Gustavo Dudamel: 'short' and 'chunky'?
Those were the adjectives used by a reviewer for the San Jose Mercury News on the occasion of Dudamel's appearance Monday evening at San Francisco's Davies Symphony Hall. The concert was the conductor's first on his eight-city national tour with the Los Angeles Philharmonic, and the program included John Adams' "City Noir" and Mahler's First Symphony -- the same lineup that opened the current season at Walt Disney Concert Hall.
Dudamel also led the orchestra in an encore performance of a selection from Puccini's "Manon Lescaut."
On Tuesday, Dudamel performed at the same venue but the program featured Leonard Bernstein's Symphony No. 2, "Age of Anxiety," and Tchaikovsky's "Pathétique." French pianist Jean-Yves Thibaudet joined the orchestra for the former piece.
Both concerts were sold out. In their reviews, the Bay Area critics dutifully remarked on Dudamel's celebrity status and his infectious energy. But they did not give the conductor a free pass when it came to his interpretations of the Mahler -- or even his physical appearance.
Richard Scheinin of the San Jose Mercury News wrote that Dudamel "isn't a physically imposing figure on the podium. He is short. He is chunky. Appearing at Davies Symphony Hall on Monday for the first of two concerts that have been sold out for six months, he didn't look as youthful and bright-eyed as he did on his last visit, two years ago."
The critic found Dudamel's take on the Mahler somewhat lacking: "The horns weren't spot-on, and the young conductor -- just a few years removed from his career's take-off in Venezuela -- sometimes pushed the strings so hard that a richness of sound was sacrificed." He was more impressed with "City Noir" (which he described as "60s jazz inside a David Lynch film"), writing that Dudamel and the orchestra were "over-the-top great."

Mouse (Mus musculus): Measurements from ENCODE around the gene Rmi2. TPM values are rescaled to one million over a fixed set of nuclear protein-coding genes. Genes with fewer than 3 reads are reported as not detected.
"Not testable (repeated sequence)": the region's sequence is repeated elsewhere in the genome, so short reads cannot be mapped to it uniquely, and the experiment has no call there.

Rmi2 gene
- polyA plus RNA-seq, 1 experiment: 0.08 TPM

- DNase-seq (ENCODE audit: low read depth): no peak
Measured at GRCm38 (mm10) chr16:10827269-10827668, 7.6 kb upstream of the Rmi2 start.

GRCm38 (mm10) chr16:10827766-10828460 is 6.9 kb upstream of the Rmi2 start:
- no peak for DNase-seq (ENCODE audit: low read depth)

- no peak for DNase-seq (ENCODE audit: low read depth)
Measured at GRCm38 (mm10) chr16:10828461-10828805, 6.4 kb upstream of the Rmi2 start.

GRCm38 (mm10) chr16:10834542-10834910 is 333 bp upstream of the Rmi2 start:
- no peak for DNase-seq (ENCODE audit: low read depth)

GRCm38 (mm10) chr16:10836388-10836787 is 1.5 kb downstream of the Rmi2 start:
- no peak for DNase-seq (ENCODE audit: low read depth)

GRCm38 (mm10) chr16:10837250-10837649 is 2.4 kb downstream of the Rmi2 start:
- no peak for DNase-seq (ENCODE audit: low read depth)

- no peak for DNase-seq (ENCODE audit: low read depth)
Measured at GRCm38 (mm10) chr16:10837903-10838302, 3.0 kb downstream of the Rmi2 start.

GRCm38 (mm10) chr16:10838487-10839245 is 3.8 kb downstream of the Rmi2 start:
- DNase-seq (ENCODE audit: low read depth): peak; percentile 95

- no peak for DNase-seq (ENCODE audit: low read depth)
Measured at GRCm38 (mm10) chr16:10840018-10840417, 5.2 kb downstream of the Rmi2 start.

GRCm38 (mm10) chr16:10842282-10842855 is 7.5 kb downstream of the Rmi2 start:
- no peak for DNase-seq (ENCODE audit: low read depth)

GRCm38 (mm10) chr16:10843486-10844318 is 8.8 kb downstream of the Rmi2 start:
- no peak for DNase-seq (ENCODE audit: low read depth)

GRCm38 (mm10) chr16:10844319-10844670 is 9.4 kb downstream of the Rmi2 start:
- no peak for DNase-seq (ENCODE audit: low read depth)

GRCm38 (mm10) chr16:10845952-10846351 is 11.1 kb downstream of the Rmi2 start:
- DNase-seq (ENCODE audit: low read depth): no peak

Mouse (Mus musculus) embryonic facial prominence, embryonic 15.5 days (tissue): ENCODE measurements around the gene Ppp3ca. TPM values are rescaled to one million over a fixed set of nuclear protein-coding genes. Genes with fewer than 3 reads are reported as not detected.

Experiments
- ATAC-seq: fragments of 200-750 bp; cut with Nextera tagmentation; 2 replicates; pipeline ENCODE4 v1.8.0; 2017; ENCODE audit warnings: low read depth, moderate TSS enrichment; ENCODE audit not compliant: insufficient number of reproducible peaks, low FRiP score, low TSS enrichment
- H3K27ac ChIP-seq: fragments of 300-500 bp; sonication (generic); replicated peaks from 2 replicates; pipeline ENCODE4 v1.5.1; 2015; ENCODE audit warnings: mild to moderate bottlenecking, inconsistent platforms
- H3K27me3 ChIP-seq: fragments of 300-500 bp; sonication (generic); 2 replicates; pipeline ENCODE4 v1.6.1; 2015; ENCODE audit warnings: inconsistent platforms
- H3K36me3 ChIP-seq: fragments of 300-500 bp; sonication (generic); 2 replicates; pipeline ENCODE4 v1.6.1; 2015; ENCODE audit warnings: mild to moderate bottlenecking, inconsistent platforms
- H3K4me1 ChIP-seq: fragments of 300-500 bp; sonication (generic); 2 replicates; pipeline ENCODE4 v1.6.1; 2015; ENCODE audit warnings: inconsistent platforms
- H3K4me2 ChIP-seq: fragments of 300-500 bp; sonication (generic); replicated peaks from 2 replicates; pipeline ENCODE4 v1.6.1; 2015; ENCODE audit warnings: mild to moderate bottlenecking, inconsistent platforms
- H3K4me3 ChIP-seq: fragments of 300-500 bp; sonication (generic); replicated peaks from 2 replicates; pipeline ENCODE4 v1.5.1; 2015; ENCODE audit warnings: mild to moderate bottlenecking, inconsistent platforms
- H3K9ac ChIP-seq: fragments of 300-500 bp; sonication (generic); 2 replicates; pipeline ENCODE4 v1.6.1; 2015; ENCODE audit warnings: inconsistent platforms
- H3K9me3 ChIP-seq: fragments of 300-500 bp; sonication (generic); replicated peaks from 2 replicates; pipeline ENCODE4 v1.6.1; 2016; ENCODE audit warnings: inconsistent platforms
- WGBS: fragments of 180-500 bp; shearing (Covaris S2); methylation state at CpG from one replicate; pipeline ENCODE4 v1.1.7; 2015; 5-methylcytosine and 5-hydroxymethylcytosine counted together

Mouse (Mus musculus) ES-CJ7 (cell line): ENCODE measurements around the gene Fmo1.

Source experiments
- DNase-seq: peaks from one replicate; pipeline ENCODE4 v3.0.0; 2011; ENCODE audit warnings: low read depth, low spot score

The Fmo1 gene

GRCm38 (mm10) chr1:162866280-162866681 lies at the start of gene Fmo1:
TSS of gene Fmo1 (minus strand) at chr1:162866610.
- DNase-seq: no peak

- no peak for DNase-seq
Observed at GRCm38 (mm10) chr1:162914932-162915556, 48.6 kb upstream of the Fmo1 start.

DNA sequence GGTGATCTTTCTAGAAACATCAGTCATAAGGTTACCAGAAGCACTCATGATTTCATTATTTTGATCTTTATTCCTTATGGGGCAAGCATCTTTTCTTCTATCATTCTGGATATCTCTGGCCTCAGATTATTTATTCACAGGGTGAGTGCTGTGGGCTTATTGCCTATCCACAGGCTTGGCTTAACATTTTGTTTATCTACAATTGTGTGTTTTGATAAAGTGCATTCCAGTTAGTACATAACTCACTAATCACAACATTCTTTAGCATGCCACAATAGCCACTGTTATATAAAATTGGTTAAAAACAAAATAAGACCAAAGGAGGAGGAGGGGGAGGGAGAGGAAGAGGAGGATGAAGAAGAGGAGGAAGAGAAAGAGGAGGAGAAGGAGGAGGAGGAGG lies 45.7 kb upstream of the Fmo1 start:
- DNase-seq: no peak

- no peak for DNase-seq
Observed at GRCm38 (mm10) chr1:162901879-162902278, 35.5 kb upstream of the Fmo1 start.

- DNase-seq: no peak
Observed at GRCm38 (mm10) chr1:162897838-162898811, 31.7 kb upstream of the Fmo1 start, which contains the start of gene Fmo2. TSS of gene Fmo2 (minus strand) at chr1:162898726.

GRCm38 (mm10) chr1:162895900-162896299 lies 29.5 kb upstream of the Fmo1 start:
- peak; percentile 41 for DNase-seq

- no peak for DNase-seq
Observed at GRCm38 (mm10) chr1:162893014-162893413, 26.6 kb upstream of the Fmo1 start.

Joshua Kosman of the San Francisco Chronicle had a mixed reaction to the two concerts: "At times Dudamel and the orchestra seemed utterly in sync, only to turn the page and come to grief on a simple question of ensemble or instrumental balance. The orchestra itself struggled in parts (the brass was particularly unpredictable) while excelling elsewhere (especially the strings)."
He added: "Dudamel seemed so intent on blazing his own individual path that he often left logic and rhetorical directness behind. In particular, his tendency to push and pull at the tempo, and his fondness for long silences, often interrupted the musical flow."
Janos Gereben of the site San Francisco Classical Voice wrote that "City Noir" was "one of the most powerful and accessible contemporary works heard" in the hall's history.
He added: "Except for a ragged opening minute (the orchestra was not quite ready for him), Dudamel did a wonderful job with the difficult, demanding piece, admirably supported by the orchestra. The brass section was especially impressive (while strings played their hearts out), and brilliant solos were in abundance, especially by Timothy McAllister (saxophone), Donald Green (trumpet), James Miller (trombone), and Carrie Dennis (viola)."
-- David Ng
Photo: Dudamel and the L.A. Philharmonic at Davies Symphony Hall earlier this week. Credit: Robert Durell / For The Times